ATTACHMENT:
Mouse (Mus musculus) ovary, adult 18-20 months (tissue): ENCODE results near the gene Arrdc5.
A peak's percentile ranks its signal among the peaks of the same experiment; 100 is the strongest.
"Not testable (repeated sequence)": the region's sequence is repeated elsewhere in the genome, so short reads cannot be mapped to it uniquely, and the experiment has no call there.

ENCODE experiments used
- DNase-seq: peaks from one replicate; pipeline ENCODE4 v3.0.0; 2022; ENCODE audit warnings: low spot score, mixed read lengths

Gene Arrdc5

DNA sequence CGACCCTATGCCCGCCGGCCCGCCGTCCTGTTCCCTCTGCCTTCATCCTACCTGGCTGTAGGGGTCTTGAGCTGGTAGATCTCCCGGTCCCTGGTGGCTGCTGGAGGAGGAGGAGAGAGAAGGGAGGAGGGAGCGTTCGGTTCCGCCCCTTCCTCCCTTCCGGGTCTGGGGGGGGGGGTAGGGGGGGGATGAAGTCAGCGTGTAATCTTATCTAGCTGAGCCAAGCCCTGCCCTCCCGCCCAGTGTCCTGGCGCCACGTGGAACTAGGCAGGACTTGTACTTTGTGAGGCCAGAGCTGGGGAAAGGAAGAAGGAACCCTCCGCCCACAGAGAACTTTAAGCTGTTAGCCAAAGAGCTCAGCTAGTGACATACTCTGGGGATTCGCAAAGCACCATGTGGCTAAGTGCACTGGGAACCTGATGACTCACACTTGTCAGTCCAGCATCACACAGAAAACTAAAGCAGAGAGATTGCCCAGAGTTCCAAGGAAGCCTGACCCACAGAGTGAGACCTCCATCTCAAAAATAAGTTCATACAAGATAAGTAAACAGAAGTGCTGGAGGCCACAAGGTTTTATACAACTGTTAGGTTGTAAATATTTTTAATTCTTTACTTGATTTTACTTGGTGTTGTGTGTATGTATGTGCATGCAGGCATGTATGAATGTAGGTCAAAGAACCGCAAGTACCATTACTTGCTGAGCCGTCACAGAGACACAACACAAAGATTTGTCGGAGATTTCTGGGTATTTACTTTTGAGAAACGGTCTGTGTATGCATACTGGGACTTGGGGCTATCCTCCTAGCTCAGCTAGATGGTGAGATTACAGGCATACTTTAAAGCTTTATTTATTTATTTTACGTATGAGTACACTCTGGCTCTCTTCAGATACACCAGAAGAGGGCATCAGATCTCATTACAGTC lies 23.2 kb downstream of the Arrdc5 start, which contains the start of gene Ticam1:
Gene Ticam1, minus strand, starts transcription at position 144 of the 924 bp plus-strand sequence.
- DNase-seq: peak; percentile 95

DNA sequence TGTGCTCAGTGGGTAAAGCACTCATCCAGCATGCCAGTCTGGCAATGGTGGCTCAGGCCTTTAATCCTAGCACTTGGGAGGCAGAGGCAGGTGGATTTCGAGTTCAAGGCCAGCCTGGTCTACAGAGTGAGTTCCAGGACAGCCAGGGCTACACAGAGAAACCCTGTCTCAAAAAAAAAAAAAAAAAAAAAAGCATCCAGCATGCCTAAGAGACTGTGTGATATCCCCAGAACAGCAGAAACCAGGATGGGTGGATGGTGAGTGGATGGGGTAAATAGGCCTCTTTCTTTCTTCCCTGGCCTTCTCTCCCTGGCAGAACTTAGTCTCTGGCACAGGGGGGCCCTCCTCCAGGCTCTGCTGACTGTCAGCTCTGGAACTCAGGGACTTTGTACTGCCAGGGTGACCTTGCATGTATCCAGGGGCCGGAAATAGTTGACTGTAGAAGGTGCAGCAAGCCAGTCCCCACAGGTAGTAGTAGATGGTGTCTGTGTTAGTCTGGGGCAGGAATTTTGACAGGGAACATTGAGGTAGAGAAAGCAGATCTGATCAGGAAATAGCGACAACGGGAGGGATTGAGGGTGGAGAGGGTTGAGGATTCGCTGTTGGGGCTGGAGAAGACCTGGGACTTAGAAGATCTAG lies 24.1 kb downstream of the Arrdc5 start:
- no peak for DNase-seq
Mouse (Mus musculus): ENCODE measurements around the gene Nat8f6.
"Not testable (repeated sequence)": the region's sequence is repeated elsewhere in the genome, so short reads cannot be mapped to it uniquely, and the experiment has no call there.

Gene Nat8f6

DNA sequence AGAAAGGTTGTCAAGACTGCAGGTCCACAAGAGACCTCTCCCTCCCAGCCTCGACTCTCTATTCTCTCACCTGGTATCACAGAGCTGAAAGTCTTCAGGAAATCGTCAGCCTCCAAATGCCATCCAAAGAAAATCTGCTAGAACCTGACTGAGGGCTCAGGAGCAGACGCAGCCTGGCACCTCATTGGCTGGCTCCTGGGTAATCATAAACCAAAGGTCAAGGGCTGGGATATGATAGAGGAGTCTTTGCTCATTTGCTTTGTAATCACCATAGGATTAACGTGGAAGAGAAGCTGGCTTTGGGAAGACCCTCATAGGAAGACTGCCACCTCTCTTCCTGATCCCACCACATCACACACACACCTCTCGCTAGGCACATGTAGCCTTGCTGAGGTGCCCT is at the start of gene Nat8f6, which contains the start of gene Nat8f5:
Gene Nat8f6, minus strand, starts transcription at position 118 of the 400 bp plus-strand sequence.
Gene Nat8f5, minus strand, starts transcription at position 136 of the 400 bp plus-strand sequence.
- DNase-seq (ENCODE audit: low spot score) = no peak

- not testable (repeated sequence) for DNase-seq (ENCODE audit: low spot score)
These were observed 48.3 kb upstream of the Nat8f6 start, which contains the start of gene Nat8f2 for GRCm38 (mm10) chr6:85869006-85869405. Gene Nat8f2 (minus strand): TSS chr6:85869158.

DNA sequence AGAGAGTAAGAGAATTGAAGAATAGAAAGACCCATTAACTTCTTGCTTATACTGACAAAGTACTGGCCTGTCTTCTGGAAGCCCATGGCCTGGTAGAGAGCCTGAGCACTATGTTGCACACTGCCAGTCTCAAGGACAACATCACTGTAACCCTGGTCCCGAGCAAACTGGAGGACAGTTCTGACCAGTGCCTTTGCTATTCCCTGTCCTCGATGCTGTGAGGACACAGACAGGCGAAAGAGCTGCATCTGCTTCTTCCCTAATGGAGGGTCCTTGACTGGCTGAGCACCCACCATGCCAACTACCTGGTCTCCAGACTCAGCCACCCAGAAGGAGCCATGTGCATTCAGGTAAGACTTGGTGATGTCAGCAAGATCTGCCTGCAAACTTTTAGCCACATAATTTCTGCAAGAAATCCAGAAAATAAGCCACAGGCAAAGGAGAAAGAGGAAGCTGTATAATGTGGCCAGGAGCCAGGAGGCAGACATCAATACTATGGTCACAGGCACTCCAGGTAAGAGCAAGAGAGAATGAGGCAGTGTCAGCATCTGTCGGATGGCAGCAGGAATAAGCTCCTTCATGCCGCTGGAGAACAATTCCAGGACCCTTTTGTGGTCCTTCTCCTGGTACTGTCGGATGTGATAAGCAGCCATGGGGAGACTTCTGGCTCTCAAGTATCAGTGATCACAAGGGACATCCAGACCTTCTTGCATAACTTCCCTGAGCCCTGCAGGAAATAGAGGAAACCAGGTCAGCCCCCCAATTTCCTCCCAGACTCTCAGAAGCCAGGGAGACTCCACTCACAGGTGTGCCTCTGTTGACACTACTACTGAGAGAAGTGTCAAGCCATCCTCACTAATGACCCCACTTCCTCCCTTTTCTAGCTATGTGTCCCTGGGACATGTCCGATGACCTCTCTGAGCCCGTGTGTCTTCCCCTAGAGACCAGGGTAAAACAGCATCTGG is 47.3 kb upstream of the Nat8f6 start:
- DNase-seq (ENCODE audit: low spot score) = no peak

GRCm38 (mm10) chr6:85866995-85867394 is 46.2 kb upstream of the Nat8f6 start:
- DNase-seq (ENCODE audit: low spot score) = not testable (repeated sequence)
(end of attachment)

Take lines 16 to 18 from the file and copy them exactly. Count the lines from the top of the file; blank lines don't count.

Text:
Gene Nat8f6, minus strand, starts transcription at position 118 of the 400 bp plus-strand sequence.
Gene Nat8f5, minus strand, starts transcription at position 136 of the 400 bp plus-strand sequence.
- DNase-seq (ENCODE audit: low spot score) = no peak